In a country roughly the size of Denmark, Costa Rica has managed to form one of the most progressive environmental protection programs of any nation on earth. Long before being ´sustainable´ became fashionable Costa Rica has recognized the importance of conserving its habitats. In 2007, Nobel Winner and President Oscar Areas Sanchez declared the country´s goal of being carbon-neutral by the year 2021. By 2012, the Environmental Performance Index had ranked Costa Rica 5th in the world in carbon neutrality, and first in the Americas. Costa Rica now draws 90% of their energy from sustainable sources.

Despite its small size, population, and influence relative to the U.S. and EU nations, its actions are important: Costa Rica may only occupy .03% of the Earth surface, but the country accounts for nearly 5% of the Earth´s biodiversity.

While G4 nations burn rocket fuel to meet and discuss vague notions of sustainability at fruitless conferences, Costa Rica has been quietly engaged in an environmental renaissance.

Here are a few areas where the rest of the world can learn a lot from the Ticos:

1. Alternative energy

68% of Costa Rica´s power is generated from hydroelectric dams.These dams harness the power of the country’s rivers, which are fed by up to 25 feet of rain a year in some mountainous areas.

Costa Rica has also tapped into its many volcanoes to generate 15% of the nation´s energy through geothermal methods. Geo-thermal energy harvests underground steam from volcanoes, which then cools and moves power turbines. Unlike hydroelectric energy, geothermal isn’t dependent on weather conditions, and still remains largely underused. With plentiful Caribbean and Pacific coastline and topography conducive to gusts, wind turbines also generate 7% of Costa Rica’s energy.

2. Land preservation

With population growth and farming threatening invaluable eco-systems, Costa Rica has deemed nearly 30% of its land officially protected in national parks and reserves. This percentage is particularly impressive when compared to the United States which only officially protects 13.8% of its land.

Outside of this, there are sizable areas of private reserves operated by nonprofits and environmental groups. Protecting this land means it is off limits to owners who could engage in potentially destructive practices such as clear cutting forests for farming. Protected areas include 27 National Parks, 58 wildlife refuges, 32 protected zones, 15 wetland areas, 11 forest reserves, and 8 biological. In combination with the progressive nature of Costa Rica´s vast eco-tourism industry, land preservation has been not only sustainable but also beneficial to the Costa Rican economy.

3. Biofuels

Most plant-based biofuels include many hidden opportunity costs. These can include requiring acreage, irrigation, pesticides, or leaving soil infertile. But in Costa Rica, the plants being used to produce biofuels require none of these expensive practices. The Costa Rican Jatropha curcas not only thrives in previously degraded areas but also contributes fertility with its high nitrogen content and compostable remains.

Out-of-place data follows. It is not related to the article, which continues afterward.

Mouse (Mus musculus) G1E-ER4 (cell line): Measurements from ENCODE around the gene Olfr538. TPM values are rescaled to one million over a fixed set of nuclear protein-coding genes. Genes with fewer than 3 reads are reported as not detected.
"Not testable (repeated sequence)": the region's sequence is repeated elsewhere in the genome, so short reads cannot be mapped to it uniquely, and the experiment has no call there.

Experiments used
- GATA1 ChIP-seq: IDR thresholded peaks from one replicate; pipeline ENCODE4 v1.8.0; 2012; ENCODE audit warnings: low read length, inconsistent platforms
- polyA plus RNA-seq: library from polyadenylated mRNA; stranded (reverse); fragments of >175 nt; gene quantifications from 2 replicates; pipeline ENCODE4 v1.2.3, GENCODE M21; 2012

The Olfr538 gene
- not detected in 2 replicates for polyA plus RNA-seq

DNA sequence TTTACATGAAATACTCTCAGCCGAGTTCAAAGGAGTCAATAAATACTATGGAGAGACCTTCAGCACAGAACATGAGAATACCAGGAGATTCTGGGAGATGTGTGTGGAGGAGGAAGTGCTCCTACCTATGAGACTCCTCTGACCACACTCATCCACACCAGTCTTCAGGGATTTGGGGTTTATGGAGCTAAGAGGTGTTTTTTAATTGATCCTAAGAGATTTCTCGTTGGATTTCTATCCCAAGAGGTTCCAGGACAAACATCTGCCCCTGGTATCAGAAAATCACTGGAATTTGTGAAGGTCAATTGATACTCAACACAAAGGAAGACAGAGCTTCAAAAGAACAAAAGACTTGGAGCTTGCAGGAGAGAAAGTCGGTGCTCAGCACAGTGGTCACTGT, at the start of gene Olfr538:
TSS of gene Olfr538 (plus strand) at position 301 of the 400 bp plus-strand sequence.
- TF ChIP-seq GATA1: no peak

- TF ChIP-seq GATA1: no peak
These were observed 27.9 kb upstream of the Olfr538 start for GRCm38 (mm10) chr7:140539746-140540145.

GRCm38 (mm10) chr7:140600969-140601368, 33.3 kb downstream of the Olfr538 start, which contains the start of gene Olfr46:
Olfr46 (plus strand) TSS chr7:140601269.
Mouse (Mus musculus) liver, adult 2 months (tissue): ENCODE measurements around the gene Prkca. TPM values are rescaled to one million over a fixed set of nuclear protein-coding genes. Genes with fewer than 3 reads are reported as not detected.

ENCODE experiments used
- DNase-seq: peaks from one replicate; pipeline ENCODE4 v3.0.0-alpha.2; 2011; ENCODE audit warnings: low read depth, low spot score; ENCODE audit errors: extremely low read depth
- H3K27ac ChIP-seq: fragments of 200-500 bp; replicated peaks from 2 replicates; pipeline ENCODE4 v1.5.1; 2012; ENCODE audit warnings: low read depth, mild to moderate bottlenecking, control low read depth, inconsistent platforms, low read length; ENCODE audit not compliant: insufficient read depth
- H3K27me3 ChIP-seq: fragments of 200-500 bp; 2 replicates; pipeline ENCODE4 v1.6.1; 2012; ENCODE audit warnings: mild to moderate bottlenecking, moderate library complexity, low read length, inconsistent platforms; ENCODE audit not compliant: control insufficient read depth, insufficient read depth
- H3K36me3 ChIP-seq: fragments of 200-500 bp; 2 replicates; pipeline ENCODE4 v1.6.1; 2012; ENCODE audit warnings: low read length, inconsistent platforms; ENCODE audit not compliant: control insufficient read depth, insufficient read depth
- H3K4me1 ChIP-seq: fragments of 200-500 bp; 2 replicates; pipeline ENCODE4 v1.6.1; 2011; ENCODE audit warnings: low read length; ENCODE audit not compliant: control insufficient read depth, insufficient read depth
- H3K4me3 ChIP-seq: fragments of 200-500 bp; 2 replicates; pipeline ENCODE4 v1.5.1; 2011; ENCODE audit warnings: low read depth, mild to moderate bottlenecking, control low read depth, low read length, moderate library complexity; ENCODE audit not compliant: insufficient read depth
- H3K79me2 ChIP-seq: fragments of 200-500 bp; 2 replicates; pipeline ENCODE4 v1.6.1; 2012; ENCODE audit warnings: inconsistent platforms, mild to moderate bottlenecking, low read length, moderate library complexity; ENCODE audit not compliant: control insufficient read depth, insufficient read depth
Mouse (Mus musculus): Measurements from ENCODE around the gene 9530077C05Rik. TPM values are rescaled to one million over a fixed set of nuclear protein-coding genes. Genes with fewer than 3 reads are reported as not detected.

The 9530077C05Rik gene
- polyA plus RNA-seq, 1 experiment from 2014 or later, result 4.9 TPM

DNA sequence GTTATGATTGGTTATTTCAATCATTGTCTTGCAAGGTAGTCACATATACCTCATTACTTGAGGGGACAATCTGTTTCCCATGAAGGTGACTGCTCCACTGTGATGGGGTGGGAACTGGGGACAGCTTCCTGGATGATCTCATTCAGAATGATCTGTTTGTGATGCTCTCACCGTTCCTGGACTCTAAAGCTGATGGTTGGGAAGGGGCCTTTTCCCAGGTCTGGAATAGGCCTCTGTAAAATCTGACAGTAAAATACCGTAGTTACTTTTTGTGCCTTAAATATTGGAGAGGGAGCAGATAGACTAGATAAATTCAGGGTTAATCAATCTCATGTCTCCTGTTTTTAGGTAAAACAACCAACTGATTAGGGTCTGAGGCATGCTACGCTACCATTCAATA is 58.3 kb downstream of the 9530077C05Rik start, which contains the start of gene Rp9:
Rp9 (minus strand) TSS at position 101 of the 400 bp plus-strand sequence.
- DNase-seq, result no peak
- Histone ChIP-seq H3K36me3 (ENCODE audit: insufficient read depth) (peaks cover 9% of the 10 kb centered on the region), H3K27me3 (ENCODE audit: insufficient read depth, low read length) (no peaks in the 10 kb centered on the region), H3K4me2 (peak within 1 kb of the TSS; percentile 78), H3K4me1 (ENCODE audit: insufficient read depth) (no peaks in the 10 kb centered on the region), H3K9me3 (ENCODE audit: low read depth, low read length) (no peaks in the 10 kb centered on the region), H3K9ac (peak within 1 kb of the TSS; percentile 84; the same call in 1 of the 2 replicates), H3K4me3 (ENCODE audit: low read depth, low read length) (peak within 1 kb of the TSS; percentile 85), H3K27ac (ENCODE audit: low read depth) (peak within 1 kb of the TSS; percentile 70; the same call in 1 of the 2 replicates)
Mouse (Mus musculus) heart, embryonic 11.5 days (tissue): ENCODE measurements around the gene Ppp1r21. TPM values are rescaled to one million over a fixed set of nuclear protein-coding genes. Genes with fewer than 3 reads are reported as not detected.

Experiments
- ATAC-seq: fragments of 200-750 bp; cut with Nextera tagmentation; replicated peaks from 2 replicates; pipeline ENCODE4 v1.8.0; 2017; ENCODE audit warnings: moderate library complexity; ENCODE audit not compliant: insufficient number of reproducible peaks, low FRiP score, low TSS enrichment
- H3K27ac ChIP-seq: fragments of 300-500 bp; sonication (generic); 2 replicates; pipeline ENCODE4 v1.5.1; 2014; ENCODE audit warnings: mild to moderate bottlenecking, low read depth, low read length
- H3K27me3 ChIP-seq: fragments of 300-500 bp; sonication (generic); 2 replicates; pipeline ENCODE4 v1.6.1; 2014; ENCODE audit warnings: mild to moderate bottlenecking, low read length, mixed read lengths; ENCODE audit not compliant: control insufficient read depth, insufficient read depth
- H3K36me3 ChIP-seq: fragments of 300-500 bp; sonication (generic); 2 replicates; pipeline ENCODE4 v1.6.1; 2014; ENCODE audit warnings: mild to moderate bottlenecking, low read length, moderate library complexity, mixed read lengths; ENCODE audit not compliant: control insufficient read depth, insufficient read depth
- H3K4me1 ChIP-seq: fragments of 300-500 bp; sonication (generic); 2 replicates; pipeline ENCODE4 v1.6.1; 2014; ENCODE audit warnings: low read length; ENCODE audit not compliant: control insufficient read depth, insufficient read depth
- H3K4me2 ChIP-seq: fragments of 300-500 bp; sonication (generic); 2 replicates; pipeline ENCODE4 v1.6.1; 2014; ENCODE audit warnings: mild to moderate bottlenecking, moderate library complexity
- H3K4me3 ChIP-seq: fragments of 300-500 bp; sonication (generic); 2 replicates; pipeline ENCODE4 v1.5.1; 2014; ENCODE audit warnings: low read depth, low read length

Energias Biodegradables de Costa Rica has been producing Jatropha curcas based biodiesel for over a decade and has opened the country’s first biodiesel gas station open 24/7, with plans to power the station with solar panels.

4. Reforestation and preservation

Prior to World War II, 75% of Costa Rica was covered in forest. But by 1980, that figure had dropped to around 20%. In the second half of the twentieth century, deforestation cleared swaths of land to make room for cash crops such as coffee, sugar, and palm oil. Logging operations also did their part in dramatically reducing the tree line.

Since the 1980s, however, huge recovery efforts have been made. In 1996, the country started the Payment for Ecosystem Services program (PES) which grants incentive payments to owners for sustainable forestry practices. The program pays farmers, ranchers, and land owners for leaving pre-existing foresting unharmed, monitoring fuel emissions, protecting watersheds, and also setting aside areas to be reforested. The PES program led to 26% of forest recovery between 1987 and 2000. There’s now a waiting list of farmers and land-owners willing to participate.

5. Ecotourism

In the pursuit of tourist revenue there are constantly choices to make: X acres of tropical forest could be cleared to raise cows for marginal gains, or a bio-dynamic vegetable farm/lodge could be built allowing years of sustainable revenue and promising jobs for Costa Ricans. In regards to tourism, Costa Rica has often made the most sustainable choice. In 1997, Costa Rica introduced the Certification for Sustainable Tourism (CST) program in order to rate travel and tourism companies´ actual dedication to sustainable practices. The rating takes into account support of local communities, waste management, resource allocation, and environmental protection. Since 2012, National Parks such as Monteverde and Manuel Antonio have also create daily entrance quotas limited to 200 and 800 people respectively – reducing overuse, and placing the emphasis on preservation instead of simply profit.

Through all these practices, ecotourism has created more support for local Costa Ricans and their natural resources. It has promoted fair interaction between tourists and the resources they use, reduced the tourist footprint and preserved the country’s natural assets. In a 2012 TripAdvisor eco-friendly travel survey, Costa Rica was recognized as the most popular destination in the world for travelers interested in an eco-friendly trip. It’s no wonder tourism now represents one of the largest industries in the country and accounts for 5.5% of the country’s GDP.

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